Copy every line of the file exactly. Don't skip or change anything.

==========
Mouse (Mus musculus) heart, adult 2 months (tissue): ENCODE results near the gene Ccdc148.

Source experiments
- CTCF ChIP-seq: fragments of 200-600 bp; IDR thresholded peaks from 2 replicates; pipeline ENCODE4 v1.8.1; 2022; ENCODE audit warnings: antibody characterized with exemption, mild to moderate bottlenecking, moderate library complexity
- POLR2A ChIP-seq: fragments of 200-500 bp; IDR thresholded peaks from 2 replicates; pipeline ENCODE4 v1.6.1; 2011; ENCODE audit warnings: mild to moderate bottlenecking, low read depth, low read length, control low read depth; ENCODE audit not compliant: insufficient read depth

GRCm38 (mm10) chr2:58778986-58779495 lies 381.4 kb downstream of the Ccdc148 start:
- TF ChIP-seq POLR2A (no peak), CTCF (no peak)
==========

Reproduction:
Mouse (Mus musculus) heart, adult 2 months (tissue): ENCODE results near the gene Ccdc148.

Source experiments
- CTCF ChIP-seq: fragments of 200-600 bp; IDR thresholded peaks from 2 replicates; pipeline ENCODE4 v1.8.1; 2022; ENCODE audit warnings: antibody characterized with exemption, mild to moderate bottlenecking, moderate library complexity
- POLR2A ChIP-seq: fragments of 200-500 bp; IDR thresholded peaks from 2 replicates; pipeline ENCODE4 v1.6.1; 2011; ENCODE audit warnings: mild to moderate bottlenecking, low read depth, low read length, control low read depth; ENCODE audit not compliant: insufficient read depth

GRCm38 (mm10) chr2:58778986-58779495 lies 381.4 kb downstream of the Ccdc148 start:
- TF ChIP-seq POLR2A (no peak), CTCF (no peak)